Several recent articles have reconsidered the much-maligned 2008 film adaptation of Brideshead Revisited in a relatively more positive light:
–In a essay published in TLS earlier this month, Mikaella Clements writes about the theme of the “bath in twentieth century literature”. She concludes that in many cases “baths were troublesome. They were prone to intrusion and disorder. They were too hot, too small, too crowded with litanies of junk: newspapers, cigarettes, alcohol, razors.” After working her way through examples in fiction of Willa Cather, J D Salinger and James Baldwin, she arrives at one from a Waugh novel:
Baths are transformative or transportative, as though they might stroll away on their own claw-footed legs. It is so in the middle third of Brideshead Revisited, when everything has already started to go wrong and we find out that Sebastian and Charles share “what had once been a dressing-room and had been changed to a bathroom twenty years back by the substitution for the bed of a deep, copper, mahogany-framed bath”. The ghost of that bed in an otherwise ornate, old-fashioned bathroom, with its “water colours dimmed by steam and the huge towel warming on the back of the chintz armchair”, haunts the scene. By this point in the novel, the playful, loving, homoerotic undertones in Charles and Sebastian’s relationship have given way to distrust and switching alliances. The men are no longer simply best friends, and where earlier they might have larked splashing in the fountain together, the shared bathroom seems somehow darker, a more complicated, adult arrangement. Seen through the steam, the bath that Sebastian and Charles take turns in blurs with its old form, a bed that we can’t quite catch them in at the same time.
The story is headed with a still from the 2008 film showing Ben Whishaw as Sebastian, reclining in a bathtub and holding a cigarette.
–The website Culture Trip reviews films set in Venice, which it considers one of the most cinematic cities in the world, and selects a list of ten that reflect its darker side. Among these is the 2008 version of Brideshead:
A dissolute aristocrat finds solace and refuge in Venice, before embracing the darker side of the city, in Julian Jarrold’s adaptation of the novel by Evelyn Waugh. This typical Venetian tale is told with class and wit in Jarrold’s film, as the middle-class Charles Ryder travels to Venice with his aristocratic friend Sebastian Flyte, played by Matthew Goode and Ben Whishaw, respectively. Newfound freedom is followed by deep betrayal in the city. Waugh’s story of lost youth and disappointed expectations has been adapted several times, perhaps most successfully by Granada Television in 1981, and this most recent film adaptation is a more ostentatious take on Waugh’s tale of decadence and failed dreams.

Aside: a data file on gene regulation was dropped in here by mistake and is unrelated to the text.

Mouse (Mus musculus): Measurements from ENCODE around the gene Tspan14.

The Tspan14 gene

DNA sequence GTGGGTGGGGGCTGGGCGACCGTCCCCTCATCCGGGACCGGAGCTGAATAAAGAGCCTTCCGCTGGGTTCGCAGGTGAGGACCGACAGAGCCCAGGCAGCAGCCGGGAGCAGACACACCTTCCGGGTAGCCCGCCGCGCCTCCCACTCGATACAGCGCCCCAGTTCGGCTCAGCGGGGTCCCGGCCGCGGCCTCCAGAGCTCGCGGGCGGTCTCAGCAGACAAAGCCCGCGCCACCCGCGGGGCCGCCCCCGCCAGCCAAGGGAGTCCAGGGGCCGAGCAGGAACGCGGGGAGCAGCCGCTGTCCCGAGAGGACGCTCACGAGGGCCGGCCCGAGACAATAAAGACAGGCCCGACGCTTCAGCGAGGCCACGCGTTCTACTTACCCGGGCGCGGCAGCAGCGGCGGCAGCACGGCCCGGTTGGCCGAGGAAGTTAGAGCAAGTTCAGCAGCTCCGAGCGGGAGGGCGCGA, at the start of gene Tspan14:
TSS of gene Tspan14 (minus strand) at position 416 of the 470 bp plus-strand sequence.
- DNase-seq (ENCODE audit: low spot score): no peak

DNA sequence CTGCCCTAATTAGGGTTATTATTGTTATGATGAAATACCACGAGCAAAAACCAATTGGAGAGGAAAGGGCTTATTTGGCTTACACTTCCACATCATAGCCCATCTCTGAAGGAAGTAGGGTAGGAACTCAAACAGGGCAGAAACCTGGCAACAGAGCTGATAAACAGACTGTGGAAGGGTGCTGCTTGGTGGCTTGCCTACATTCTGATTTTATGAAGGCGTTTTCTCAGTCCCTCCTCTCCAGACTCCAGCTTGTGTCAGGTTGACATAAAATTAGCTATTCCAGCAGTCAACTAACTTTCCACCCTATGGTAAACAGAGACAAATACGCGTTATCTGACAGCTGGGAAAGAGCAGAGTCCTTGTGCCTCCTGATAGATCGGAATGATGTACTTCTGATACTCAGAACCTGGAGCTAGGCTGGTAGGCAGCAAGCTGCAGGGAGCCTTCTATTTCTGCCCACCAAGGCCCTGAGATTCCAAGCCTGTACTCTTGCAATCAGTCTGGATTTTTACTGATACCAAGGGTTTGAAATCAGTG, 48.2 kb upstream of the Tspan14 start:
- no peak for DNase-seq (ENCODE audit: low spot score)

Other films on the list are Luchino Visconti’s 1971 film of Thomas Mann’s novel Death in Venice, Nicholas Roeg’s haunting Don’t Look Now (1971) and Al Pacino’s memorable 1974 film version of Shakespeare’s Merchant of Venice.
The 2008 film also received a recent bit of additional celebrity not related to its Venetian setting. Its US distributor was Miramax films, then being run by Harvey Weinstein. He made a visit to the set in 2007 which was described in recent press reports relating some memories of Emma Thompson. See previous posts.
—BBCAmerica’s website recommends several films with British country-house settings that could provide enjoyable viewing while one awaits the premiere of the film version of Downton Abbey later this week:
Evelyn Waugh‘s classic novel was famously adapted into a 1981 TV miniseries which won Emmy, Golden Globe, and BAFTA awards. This 2008 movie adaptation wasn’t quite as acclaimed, but it’s still worth watching for its sumptuous production values and fabulous cast. Ben Whishaw plays Charles Ryder, a middle-class student at the University of Oxford who becomes attracted to two members of the same aristocratic family, Lord Sebastian Flyte (Downton‘s Matthew Goode) and his sister Lady Julia Flyte (Hayley Atwell). Ryder is also dazzled by their stunning home, Brideshead Castle, where he meets their formidable and sometimes disapproving mother, Lady Marchmain (Dame Emma Thompson). Brideshead Revisited isn’t an all-time classic period movie, but it’s perhaps a little underrated.
They’ve got the roles of Goode and Whishaw reversed.
–Finally, the Oprah Magazine makes the same point as BBCAmerica but recommends reading the book rather than watching the film while waiting for Downton Abbey. They mention the 2008 film as well:
Brideshead Revisited unfolds through the perspective of Charles Ryder, a British officer infatuated with the Marchmains, an upper-class Roman Catholic English family, and their orb of privilege.